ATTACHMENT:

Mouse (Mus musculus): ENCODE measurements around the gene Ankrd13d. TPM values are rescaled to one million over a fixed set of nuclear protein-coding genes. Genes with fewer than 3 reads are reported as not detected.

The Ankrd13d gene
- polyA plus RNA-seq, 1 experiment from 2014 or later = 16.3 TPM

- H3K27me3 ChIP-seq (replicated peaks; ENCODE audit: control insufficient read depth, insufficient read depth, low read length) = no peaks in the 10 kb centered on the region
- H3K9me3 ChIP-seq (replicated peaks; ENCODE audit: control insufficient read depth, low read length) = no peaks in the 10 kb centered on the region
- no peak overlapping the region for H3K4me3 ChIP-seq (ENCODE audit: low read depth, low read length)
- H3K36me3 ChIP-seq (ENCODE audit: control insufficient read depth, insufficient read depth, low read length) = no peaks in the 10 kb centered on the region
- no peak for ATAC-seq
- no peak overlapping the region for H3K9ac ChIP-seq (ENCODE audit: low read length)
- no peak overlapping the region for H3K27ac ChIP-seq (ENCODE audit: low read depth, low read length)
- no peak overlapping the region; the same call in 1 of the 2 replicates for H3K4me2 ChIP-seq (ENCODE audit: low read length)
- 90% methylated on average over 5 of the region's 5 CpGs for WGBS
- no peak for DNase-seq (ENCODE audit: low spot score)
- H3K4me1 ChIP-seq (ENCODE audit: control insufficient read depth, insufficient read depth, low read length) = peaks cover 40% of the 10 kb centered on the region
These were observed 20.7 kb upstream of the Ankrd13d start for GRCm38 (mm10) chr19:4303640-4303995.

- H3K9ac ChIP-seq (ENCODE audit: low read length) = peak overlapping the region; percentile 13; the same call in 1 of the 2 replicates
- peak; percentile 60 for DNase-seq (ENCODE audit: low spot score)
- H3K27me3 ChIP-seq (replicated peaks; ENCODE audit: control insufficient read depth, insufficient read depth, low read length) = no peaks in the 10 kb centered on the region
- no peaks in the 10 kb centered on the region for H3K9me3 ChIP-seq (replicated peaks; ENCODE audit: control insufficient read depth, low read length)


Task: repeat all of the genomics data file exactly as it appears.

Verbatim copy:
Mouse (Mus musculus): ENCODE measurements around the gene Ankrd13d. TPM values are rescaled to one million over a fixed set of nuclear protein-coding genes. Genes with fewer than 3 reads are reported as not detected.

The Ankrd13d gene
- polyA plus RNA-seq, 1 experiment from 2014 or later = 16.3 TPM

- H3K27me3 ChIP-seq (replicated peaks; ENCODE audit: control insufficient read depth, insufficient read depth, low read length) = no peaks in the 10 kb centered on the region
- H3K9me3 ChIP-seq (replicated peaks; ENCODE audit: control insufficient read depth, low read length) = no peaks in the 10 kb centered on the region
- no peak overlapping the region for H3K4me3 ChIP-seq (ENCODE audit: low read depth, low read length)
- H3K36me3 ChIP-seq (ENCODE audit: control insufficient read depth, insufficient read depth, low read length) = no peaks in the 10 kb centered on the region
- no peak for ATAC-seq
- no peak overlapping the region for H3K9ac ChIP-seq (ENCODE audit: low read length)
- no peak overlapping the region for H3K27ac ChIP-seq (ENCODE audit: low read depth, low read length)
- no peak overlapping the region; the same call in 1 of the 2 replicates for H3K4me2 ChIP-seq (ENCODE audit: low read length)
- 90% methylated on average over 5 of the region's 5 CpGs for WGBS
- no peak for DNase-seq (ENCODE audit: low spot score)
- H3K4me1 ChIP-seq (ENCODE audit: control insufficient read depth, insufficient read depth, low read length) = peaks cover 40% of the 10 kb centered on the region
These were observed 20.7 kb upstream of the Ankrd13d start for GRCm38 (mm10) chr19:4303640-4303995.

- H3K9ac ChIP-seq (ENCODE audit: low read length) = peak overlapping the region; percentile 13; the same call in 1 of the 2 replicates
- peak; percentile 60 for DNase-seq (ENCODE audit: low spot score)
- H3K27me3 ChIP-seq (replicated peaks; ENCODE audit: control insufficient read depth, insufficient read depth, low read length) = no peaks in the 10 kb centered on the region
- no peaks in the 10 kb centered on the region for H3K9me3 ChIP-seq (replicated peaks; ENCODE audit: control insufficient read depth, low read length)